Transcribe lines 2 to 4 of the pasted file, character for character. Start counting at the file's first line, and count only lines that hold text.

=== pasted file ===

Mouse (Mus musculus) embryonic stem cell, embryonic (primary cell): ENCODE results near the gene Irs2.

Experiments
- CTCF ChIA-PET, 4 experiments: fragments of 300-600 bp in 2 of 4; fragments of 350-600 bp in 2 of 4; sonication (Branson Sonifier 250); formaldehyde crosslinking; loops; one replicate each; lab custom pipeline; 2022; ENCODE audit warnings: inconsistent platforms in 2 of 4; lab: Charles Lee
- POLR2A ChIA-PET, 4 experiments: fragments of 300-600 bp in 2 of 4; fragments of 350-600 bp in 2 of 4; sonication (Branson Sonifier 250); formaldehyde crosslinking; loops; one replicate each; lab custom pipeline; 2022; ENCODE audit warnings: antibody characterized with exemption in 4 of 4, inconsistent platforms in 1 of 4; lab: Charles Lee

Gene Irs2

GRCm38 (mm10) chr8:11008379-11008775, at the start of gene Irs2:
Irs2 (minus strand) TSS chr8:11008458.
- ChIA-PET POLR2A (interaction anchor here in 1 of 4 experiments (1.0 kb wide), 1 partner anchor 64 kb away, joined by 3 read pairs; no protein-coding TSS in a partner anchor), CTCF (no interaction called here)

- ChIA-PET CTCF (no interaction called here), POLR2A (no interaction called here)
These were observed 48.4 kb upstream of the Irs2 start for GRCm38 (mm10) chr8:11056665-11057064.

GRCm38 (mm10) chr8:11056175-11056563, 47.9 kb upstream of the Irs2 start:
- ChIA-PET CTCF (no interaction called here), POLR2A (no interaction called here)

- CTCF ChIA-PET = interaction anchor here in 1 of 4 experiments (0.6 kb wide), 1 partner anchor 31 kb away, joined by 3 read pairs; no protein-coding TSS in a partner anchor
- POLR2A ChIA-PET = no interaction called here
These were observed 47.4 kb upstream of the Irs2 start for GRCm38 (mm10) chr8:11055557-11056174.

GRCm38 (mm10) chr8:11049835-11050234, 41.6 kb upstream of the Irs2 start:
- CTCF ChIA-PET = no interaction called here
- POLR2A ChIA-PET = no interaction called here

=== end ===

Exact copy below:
Experiments
- CTCF ChIA-PET, 4 experiments: fragments of 300-600 bp in 2 of 4; fragments of 350-600 bp in 2 of 4; sonication (Branson Sonifier 250); formaldehyde crosslinking; loops; one replicate each; lab custom pipeline; 2022; ENCODE audit warnings: inconsistent platforms in 2 of 4; lab: Charles Lee
- POLR2A ChIA-PET, 4 experiments: fragments of 300-600 bp in 2 of 4; fragments of 350-600 bp in 2 of 4; sonication (Branson Sonifier 250); formaldehyde crosslinking; loops; one replicate each; lab custom pipeline; 2022; ENCODE audit warnings: antibody characterized with exemption in 4 of 4, inconsistent platforms in 1 of 4; lab: Charles Lee